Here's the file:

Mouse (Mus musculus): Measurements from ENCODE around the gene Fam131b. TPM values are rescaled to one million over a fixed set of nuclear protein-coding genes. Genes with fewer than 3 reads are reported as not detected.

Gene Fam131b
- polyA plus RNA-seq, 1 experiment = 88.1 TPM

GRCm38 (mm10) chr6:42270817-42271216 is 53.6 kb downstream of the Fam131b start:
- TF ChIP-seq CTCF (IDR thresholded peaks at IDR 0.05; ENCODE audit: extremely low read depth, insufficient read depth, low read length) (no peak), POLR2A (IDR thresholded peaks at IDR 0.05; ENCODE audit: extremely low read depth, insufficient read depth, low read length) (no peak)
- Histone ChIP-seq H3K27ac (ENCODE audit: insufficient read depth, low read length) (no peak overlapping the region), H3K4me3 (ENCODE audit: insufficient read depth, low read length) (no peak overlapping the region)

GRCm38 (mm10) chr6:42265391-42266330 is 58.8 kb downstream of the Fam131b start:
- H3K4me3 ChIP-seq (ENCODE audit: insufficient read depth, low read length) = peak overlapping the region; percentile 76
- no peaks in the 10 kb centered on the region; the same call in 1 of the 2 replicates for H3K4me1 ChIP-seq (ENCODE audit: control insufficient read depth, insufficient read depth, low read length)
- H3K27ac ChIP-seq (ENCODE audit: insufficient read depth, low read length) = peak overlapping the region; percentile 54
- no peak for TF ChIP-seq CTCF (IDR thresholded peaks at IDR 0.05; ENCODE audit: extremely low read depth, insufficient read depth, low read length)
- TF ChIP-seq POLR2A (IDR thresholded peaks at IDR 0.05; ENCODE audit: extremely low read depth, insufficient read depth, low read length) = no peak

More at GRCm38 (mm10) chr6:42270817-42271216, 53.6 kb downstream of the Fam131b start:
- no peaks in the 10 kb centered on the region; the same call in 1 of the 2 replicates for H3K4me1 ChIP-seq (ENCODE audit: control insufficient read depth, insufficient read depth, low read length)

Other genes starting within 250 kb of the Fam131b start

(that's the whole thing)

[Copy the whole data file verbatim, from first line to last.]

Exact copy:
Mouse (Mus musculus): Measurements from ENCODE around the gene Fam131b. TPM values are rescaled to one million over a fixed set of nuclear protein-coding genes. Genes with fewer than 3 reads are reported as not detected.

Gene Fam131b
- polyA plus RNA-seq, 1 experiment = 88.1 TPM

GRCm38 (mm10) chr6:42270817-42271216 is 53.6 kb downstream of the Fam131b start:
- TF ChIP-seq CTCF (IDR thresholded peaks at IDR 0.05; ENCODE audit: extremely low read depth, insufficient read depth, low read length) (no peak), POLR2A (IDR thresholded peaks at IDR 0.05; ENCODE audit: extremely low read depth, insufficient read depth, low read length) (no peak)
- Histone ChIP-seq H3K27ac (ENCODE audit: insufficient read depth, low read length) (no peak overlapping the region), H3K4me3 (ENCODE audit: insufficient read depth, low read length) (no peak overlapping the region)

GRCm38 (mm10) chr6:42265391-42266330 is 58.8 kb downstream of the Fam131b start:
- H3K4me3 ChIP-seq (ENCODE audit: insufficient read depth, low read length) = peak overlapping the region; percentile 76
- no peaks in the 10 kb centered on the region; the same call in 1 of the 2 replicates for H3K4me1 ChIP-seq (ENCODE audit: control insufficient read depth, insufficient read depth, low read length)
- H3K27ac ChIP-seq (ENCODE audit: insufficient read depth, low read length) = peak overlapping the region; percentile 54
- no peak for TF ChIP-seq CTCF (IDR thresholded peaks at IDR 0.05; ENCODE audit: extremely low read depth, insufficient read depth, low read length)
- TF ChIP-seq POLR2A (IDR thresholded peaks at IDR 0.05; ENCODE audit: extremely low read depth, insufficient read depth, low read length) = no peak

More at GRCm38 (mm10) chr6:42270817-42271216, 53.6 kb downstream of the Fam131b start:
- no peaks in the 10 kb centered on the region; the same call in 1 of the 2 replicates for H3K4me1 ChIP-seq (ENCODE audit: control insufficient read depth, insufficient read depth, low read length)

Other genes starting within 250 kb of the Fam131b start